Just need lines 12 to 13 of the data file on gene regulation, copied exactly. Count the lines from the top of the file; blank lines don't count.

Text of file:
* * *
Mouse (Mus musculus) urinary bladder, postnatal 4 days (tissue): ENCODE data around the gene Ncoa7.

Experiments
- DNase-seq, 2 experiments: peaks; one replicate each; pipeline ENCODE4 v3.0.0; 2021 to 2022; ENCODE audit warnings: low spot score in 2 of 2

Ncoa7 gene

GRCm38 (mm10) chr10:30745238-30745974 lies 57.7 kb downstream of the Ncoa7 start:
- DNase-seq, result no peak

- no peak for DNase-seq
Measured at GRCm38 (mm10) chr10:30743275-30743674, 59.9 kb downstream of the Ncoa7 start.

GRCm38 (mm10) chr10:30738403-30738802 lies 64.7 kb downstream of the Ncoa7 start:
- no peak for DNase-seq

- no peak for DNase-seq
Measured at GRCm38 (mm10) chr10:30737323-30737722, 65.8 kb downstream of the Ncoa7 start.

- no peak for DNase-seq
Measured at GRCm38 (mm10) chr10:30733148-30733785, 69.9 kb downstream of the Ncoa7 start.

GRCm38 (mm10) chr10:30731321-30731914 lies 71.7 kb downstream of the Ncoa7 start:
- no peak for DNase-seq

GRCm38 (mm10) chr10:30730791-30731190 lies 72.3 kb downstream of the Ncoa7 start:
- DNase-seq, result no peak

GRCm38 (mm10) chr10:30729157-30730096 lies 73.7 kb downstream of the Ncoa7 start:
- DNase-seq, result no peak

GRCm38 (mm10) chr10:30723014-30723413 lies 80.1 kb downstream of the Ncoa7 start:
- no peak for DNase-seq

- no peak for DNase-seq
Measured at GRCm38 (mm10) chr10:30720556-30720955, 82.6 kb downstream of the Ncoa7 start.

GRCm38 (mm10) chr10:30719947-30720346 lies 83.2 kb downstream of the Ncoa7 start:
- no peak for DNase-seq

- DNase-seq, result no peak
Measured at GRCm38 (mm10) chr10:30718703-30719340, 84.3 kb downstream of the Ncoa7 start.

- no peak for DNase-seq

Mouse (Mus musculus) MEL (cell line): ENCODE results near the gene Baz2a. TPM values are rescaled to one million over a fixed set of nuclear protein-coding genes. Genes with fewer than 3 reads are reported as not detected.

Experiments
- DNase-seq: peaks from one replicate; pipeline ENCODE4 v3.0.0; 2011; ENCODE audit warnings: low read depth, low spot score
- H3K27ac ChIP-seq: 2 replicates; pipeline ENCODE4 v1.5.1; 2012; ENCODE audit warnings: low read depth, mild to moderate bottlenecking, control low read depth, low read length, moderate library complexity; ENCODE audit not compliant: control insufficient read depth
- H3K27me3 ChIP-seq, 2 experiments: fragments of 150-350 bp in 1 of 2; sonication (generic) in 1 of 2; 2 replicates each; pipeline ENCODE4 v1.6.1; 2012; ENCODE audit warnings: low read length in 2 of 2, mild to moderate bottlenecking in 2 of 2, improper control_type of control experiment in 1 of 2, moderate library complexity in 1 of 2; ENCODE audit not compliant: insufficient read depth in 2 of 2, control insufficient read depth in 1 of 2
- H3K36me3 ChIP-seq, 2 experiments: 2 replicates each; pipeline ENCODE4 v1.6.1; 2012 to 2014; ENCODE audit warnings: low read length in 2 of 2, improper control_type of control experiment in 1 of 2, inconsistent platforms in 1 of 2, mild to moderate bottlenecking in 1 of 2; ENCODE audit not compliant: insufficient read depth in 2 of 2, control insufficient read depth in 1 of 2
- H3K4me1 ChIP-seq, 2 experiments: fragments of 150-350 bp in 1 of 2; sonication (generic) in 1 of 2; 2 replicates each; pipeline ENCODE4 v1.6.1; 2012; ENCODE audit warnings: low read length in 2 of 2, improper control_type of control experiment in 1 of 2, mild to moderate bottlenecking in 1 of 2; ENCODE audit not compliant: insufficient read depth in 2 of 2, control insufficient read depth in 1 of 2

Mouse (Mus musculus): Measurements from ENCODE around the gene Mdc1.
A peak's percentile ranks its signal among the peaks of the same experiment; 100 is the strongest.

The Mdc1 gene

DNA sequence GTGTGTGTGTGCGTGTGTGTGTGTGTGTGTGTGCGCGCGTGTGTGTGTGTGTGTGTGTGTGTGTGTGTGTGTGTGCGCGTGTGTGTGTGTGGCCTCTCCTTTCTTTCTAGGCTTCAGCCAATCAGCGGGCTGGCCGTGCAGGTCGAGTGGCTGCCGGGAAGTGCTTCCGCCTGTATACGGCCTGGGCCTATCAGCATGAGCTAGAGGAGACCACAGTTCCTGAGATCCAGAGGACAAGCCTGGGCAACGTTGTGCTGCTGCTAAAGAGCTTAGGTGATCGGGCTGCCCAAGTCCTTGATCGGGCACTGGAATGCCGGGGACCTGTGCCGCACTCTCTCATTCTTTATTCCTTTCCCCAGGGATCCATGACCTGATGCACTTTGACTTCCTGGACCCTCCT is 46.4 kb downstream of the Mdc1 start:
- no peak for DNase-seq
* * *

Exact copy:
Measured at GRCm38 (mm10) chr10:30737323-30737722, 65.8 kb downstream of the Ncoa7 start.

- no peak for DNase-seq